Prices in migrant smuggling economy soar to $2.6 billion

Washington Times

The migrant smuggling economy at the U.S.-Mexico border now tops $20 billion and the cartels have made at least $2.6 billion in profit over the past 12 months just from controlling the routes illegal immigrants use, according to a Washington Times analysis.

Both amounts are up substantially from the Trump and Obama years because more people are coming to the border and because they are paying higher prices.

Mexican migrants are paying an average of $8,600 in total smuggling fees this year, according to The Washington Times’ database of smuggling cases. That’s up roughly $2,000 from 2019, the last pre-pandemic year under the Trump administration. Migrants from El SalvadorHonduras and Guatemala are paying about $11,500 for the trip, up from $9,000 in 2020 and $7,900 in 2019, The Times’ data shows.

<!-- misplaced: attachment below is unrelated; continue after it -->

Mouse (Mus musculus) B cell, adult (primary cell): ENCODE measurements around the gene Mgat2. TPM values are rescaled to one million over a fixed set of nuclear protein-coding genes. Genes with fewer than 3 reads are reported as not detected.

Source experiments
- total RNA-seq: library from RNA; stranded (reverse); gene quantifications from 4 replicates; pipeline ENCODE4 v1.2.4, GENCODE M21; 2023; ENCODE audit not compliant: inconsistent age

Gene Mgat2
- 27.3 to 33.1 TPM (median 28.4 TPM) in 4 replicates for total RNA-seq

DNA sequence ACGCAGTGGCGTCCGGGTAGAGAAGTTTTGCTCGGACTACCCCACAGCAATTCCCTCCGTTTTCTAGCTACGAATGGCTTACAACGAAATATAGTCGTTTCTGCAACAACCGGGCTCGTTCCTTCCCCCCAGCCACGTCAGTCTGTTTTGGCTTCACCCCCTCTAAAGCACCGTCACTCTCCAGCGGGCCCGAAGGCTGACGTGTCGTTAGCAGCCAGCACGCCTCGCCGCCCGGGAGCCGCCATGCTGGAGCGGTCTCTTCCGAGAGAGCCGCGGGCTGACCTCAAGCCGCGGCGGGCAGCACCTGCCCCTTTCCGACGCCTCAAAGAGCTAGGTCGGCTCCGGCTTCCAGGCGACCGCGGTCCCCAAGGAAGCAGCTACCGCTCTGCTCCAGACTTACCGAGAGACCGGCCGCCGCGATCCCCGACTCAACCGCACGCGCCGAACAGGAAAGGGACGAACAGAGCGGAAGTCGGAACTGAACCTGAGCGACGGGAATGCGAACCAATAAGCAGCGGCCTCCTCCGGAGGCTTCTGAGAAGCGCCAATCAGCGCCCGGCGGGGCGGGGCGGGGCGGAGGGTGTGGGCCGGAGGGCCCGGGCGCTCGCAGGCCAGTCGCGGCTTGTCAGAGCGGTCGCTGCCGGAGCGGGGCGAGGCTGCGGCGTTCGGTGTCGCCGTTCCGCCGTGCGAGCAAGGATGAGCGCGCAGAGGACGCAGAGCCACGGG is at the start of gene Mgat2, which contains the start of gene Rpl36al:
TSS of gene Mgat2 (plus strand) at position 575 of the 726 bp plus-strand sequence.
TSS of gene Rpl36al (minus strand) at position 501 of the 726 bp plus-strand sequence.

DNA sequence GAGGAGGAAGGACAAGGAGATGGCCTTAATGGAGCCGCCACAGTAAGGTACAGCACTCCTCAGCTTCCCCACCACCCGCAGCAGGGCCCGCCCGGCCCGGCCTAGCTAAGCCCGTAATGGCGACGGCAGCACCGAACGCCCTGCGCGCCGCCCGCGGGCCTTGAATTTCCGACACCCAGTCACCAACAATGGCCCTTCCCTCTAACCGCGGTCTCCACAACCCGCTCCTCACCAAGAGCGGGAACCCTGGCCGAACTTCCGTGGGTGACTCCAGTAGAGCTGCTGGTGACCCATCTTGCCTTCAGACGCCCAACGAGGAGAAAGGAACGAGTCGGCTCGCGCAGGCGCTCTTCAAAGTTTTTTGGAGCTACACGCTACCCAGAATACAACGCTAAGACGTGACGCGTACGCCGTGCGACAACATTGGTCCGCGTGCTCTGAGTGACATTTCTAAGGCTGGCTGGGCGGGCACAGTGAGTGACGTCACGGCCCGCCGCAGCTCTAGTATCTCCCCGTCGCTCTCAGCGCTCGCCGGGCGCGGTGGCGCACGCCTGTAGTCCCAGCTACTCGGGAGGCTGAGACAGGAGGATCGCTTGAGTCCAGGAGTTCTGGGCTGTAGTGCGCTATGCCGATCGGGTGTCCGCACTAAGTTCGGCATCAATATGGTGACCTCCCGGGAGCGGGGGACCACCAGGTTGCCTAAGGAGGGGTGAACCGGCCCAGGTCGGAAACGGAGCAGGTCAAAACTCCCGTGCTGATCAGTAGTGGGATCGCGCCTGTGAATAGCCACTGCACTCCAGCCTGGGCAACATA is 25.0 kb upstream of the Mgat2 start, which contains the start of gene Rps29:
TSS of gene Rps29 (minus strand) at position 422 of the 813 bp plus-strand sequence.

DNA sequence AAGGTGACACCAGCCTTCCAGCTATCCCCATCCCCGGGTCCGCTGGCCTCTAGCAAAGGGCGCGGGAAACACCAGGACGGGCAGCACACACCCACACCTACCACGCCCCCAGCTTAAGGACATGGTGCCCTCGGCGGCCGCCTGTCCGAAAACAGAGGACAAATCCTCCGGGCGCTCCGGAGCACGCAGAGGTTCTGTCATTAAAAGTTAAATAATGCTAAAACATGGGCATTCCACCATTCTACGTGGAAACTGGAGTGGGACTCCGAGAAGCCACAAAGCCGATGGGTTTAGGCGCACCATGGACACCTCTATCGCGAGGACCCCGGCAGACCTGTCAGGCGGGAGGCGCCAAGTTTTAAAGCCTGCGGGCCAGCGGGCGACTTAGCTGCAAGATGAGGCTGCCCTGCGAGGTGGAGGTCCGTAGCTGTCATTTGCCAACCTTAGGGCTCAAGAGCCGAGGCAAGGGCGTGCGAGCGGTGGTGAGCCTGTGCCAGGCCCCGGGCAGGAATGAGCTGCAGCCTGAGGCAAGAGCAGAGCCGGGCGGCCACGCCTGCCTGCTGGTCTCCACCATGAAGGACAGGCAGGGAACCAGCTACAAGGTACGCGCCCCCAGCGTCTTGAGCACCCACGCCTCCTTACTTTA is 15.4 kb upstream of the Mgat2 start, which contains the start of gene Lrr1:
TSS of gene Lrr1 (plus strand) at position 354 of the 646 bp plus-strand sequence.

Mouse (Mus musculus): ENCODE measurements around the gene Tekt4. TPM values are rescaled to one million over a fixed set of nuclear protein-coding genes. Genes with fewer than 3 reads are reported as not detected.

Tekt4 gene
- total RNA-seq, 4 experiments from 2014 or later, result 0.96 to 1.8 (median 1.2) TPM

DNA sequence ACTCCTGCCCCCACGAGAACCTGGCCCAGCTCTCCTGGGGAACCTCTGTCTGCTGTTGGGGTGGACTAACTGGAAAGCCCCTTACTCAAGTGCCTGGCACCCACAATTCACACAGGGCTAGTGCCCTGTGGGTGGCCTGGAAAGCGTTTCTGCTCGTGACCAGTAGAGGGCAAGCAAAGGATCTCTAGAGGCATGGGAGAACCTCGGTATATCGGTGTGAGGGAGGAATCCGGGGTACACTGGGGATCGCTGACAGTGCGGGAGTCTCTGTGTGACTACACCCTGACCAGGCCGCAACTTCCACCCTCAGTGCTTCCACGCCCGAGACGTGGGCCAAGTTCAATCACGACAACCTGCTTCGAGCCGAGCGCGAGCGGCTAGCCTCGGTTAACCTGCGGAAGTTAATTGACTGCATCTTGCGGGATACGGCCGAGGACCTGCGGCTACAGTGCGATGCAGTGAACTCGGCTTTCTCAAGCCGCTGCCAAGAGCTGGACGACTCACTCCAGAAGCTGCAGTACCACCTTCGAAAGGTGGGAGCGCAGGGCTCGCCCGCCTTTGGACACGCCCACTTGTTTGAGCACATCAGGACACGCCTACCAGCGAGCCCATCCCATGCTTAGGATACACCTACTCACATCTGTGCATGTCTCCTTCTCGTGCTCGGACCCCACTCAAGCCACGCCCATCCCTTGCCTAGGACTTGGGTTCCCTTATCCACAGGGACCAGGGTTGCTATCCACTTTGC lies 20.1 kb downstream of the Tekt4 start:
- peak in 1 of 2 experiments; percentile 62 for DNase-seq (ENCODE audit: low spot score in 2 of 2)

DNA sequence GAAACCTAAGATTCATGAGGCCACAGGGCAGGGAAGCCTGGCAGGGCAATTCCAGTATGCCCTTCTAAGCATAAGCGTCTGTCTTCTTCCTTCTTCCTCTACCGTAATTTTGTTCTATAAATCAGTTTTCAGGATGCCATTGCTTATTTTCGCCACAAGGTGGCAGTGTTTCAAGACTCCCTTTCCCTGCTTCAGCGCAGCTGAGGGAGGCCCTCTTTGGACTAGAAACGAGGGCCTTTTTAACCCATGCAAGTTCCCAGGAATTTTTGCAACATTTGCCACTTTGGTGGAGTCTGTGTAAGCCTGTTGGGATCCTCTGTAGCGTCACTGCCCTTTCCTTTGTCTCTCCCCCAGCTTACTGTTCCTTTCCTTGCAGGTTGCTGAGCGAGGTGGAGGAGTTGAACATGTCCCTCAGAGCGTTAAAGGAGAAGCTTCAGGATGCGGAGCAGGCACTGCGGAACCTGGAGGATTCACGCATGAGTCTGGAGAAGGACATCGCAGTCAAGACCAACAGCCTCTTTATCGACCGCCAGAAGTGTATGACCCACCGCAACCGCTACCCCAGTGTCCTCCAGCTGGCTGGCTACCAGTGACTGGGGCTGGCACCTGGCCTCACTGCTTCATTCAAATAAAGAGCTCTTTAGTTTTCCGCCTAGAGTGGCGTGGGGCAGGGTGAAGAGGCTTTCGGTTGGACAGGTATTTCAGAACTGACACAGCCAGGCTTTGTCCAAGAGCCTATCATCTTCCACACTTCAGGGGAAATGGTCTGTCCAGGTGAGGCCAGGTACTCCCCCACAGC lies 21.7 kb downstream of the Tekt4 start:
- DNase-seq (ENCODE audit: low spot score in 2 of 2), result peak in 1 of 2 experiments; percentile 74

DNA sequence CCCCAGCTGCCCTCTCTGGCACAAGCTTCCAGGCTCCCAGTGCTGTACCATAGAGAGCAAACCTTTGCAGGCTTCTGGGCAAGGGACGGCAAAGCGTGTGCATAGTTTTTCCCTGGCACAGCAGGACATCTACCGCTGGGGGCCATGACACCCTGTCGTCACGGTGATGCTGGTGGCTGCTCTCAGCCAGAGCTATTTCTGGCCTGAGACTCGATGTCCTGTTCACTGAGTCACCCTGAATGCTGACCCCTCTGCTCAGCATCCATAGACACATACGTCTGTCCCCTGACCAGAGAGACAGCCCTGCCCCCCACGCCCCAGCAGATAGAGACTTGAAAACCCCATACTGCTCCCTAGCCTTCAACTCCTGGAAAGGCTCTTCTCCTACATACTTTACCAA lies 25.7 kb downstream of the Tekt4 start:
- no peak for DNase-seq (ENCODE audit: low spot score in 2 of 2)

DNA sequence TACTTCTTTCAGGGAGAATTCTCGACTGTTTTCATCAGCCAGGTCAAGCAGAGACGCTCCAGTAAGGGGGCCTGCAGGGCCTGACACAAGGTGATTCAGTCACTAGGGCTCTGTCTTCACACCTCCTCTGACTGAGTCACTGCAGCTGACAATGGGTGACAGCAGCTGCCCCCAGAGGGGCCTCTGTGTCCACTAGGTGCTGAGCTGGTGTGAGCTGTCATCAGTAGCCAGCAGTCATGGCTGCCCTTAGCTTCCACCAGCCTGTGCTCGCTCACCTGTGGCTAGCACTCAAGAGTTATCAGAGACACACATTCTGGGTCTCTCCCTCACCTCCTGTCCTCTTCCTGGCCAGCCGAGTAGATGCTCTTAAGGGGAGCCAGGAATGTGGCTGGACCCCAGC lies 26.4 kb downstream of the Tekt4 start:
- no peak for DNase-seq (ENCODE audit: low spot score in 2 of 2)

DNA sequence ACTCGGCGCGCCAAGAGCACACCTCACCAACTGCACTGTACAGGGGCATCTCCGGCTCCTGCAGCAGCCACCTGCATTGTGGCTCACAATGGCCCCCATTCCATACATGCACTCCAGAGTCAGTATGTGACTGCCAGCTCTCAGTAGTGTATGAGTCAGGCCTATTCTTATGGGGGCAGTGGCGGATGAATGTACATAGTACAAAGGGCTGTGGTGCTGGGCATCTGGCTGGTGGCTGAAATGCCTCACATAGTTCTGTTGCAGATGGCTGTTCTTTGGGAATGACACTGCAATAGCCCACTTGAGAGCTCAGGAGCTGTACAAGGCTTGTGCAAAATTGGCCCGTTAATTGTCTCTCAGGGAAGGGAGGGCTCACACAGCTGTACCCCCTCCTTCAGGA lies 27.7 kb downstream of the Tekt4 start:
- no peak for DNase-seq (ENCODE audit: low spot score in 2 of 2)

Those rates are averages across the southern border. Migrants pay a little less in parts of Texas and a little more in California.

“There’s an inflationary pressure on the number,” said Ronald Vitiello, a former chief of the Border Patrol. “Everything else being equal, things are more expensive. Employees, gasoline, logistics — things are more expensive.”

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